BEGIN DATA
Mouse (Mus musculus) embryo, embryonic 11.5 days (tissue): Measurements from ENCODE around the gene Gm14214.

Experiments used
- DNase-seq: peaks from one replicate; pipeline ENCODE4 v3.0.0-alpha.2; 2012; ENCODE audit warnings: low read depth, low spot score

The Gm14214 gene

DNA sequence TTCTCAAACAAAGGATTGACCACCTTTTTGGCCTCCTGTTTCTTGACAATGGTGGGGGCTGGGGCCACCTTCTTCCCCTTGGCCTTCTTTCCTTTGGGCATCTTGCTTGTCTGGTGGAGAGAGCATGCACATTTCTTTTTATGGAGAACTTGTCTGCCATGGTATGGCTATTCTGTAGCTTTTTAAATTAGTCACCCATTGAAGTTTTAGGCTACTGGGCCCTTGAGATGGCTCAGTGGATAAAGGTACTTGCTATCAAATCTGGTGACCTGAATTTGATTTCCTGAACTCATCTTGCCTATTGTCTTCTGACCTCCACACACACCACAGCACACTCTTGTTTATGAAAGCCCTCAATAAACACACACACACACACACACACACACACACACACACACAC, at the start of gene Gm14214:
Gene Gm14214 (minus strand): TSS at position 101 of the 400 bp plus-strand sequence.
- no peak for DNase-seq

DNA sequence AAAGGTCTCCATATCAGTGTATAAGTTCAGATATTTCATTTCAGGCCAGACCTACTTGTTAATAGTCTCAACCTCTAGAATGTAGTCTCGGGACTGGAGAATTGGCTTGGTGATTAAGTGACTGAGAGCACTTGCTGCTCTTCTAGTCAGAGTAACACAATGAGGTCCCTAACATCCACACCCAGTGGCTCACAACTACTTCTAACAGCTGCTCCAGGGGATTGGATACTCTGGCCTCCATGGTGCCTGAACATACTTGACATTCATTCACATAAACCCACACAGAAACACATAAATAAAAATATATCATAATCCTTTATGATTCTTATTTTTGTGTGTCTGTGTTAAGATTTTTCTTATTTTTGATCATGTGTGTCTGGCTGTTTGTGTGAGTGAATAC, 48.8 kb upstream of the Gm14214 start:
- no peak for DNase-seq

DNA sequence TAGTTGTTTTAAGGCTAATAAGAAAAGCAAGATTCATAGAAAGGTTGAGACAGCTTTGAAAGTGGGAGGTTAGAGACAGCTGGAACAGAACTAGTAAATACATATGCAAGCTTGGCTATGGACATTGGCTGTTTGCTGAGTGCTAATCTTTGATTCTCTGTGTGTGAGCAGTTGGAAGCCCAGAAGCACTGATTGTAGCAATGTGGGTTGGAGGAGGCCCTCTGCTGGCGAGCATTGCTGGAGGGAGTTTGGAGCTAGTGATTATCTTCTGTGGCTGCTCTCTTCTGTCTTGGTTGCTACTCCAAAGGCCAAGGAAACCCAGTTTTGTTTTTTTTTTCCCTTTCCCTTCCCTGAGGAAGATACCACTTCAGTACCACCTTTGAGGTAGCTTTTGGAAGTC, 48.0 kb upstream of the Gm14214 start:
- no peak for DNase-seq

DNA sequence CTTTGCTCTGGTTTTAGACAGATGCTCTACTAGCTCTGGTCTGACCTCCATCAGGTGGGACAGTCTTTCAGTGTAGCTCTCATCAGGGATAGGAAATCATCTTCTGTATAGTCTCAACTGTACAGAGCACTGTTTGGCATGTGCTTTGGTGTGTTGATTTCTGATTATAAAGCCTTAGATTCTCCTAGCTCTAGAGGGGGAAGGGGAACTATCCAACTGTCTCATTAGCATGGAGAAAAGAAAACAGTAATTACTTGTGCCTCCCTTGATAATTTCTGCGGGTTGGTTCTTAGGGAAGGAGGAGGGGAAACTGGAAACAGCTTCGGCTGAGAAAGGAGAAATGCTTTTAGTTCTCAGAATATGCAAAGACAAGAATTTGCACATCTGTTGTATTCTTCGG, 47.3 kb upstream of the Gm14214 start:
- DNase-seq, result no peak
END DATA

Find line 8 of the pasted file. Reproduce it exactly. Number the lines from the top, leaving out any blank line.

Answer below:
DNA sequence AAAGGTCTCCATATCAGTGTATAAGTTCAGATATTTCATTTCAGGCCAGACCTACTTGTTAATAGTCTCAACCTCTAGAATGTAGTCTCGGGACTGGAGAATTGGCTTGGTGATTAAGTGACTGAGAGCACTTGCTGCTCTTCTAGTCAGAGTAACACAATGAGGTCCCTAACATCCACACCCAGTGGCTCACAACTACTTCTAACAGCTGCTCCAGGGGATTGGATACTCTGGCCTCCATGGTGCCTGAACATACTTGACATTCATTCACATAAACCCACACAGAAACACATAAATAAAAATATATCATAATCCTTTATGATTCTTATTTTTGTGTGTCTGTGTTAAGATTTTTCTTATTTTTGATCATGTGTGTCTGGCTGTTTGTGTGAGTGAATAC, 48.8 kb upstream of the Gm14214 start: